“I ain’t gonna answer that question. Don’t waste my time with that s–t. You should have dealt with that when you ordered.”

Those who break the rules at Ann’s Snack Bar in Kirkwood risk being cursed at or thrown out. The matriarch and chef of the famous ghetto burger Miss Ann has earned herself a national reputation for being the burger Nazi of our time. On a breezy Saturday evening, she has the day off, but there is no lack of sass or decorum. Another employee has stepped in to fill the void.

That customer who wanted to add onions to her burger five minutes after ordering? She isn’t talking anymore. Another customer has her crying baby sitting on one end of the countertop. Miss Ann’s second-in-command, her hand perched on her hip, fires a look across the room, shaking her head and rolling her eyes. The customer lifts her baby off the countertop. The crying stops.

To eat with Ann is to follow her rules. There are eight posted on the wall: do not lean or lay on the counter, consume alcohol or smoke, sit or stand babies on the counter, illegally park in the lot, allow children to run around, stand at the counter, curse or lack shoes or shirts.

The restaurant’s name is not meant to be quirky. It’s meant to be literal. An eight-person countertop splits the submarine space in half, putting customers on one end and Ann and her grill on the other. Duck tape masks walls and surfaces. A low ceiling keeps things cozy. An old television in the corner plays re-runs of “Batman” with Adam West. In total, the shack is about the size of a Waffle House restroom.

I have always felt comfortable in restaurants, but when my friend and I first walked through the front door, we felt and looked lost. Afraid to move but also afraid to break rules we had not yet learned, we stood in no man’s land, between the door and the countertop. A lady behind the counter motioned for us to step forward and order. In that endeavor, I tripped through the English language.

“Two ghetto burgers,” I said. “One combo.”

“You want only one combo?” the lady asked.

“Umm, one with fries and then one regular.”

“What’s a regular!?”

We froze.

“You mean one combo and then one with just the burger,” she said.

“Yes,” I stuttered.

After ordering, the lady instructed us to wait outside on the “patio” until seats inside opened up. It’s a crude patio with mismatched furniture, and with every breeze came a waft of dog poop from the gated lot next door. East Atlanta is truly far from Downtown Decatur.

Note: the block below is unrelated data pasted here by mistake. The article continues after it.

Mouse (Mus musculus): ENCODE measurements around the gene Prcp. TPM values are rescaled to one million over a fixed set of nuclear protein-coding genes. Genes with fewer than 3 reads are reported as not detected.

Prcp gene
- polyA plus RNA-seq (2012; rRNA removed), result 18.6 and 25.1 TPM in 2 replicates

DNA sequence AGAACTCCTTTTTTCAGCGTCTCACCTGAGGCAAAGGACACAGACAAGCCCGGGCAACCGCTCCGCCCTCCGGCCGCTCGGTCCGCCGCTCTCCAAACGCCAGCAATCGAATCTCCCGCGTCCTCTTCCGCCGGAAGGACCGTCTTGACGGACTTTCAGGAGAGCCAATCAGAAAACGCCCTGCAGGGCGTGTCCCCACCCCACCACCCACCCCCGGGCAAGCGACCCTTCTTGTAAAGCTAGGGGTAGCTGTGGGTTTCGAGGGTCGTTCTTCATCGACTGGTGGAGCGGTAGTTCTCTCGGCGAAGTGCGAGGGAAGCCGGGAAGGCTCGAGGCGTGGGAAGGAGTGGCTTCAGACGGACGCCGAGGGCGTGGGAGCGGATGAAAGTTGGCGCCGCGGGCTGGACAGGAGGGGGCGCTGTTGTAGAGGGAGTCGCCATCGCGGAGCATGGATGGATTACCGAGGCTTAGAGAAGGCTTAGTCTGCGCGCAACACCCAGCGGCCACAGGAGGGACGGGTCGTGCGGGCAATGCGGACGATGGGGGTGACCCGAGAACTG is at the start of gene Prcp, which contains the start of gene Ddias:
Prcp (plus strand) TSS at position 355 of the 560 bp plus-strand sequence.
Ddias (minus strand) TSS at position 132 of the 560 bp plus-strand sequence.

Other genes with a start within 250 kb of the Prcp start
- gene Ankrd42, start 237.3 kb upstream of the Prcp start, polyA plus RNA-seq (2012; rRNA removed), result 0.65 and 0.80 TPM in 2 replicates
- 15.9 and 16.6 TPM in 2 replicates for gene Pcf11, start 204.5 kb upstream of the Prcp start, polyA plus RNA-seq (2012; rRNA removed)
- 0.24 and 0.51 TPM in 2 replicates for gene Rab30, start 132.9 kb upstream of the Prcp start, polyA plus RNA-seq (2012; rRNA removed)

Once seats opened up, we were back inside, where we watched a man cook our burgers for half an hour. The technique, much like the patio, is also crude: he wipes down the flattop with an old rag before reaching into a deep stock pot and pulling out gobs of ground beef. The mounds of cow are crammed onto a single surface. It is a lot of beef for a little griddle. He smashes and squishes, and at times I wonder whether he’s making a meatloaf or a hamburger.

When the burgers finally come, they are a hot mess. Two half-pound patties sitting under, on top of and in between bacon, onion, chili, mustard, ketchup, lettuce, tomatoes, cheese – ghetto burgers are burly and wild, urban sprawl’s culinary equivalent. There simply is no clean way to eat one.

While The Wall Street Journal crowned the Ghetto Burger the best in the United States in 2007, the recognition is silly: the meat is dry and the toppings are all over the place. It’s a decent burger for $10, but nothing more.

Miss Ann has been dishing out these burgers with a side of sass since 1972, but as of late, she has tried to sell her restaurant on numerous occasions. Her asking price was once a laughable $1.5 million, mostly to learn her secret burger seasoning, she says. With that kind of money, one could start a handful of restaurants, none of which would require duck tape on the interior. For anyone who is interested, Ann lowered the price to $450,000 at the end of 2010.

But most certainly the true value of Ann’s Snack Bar is not in the burger. The value is in Ann, a caustic but God-fearing woman who doesn’t give two heirloom tomatoes about accommodating overly-entitled customers. The customer is rarely right in her world, and it is this spirit that makes the shack special.

Miss Ann is no coddler. She gives you a burger because she chooses to, not because you deserve one. And should you receive that burger and should you follow her rules, your good fortune alone will be reason for celebration.

– By Evan Mah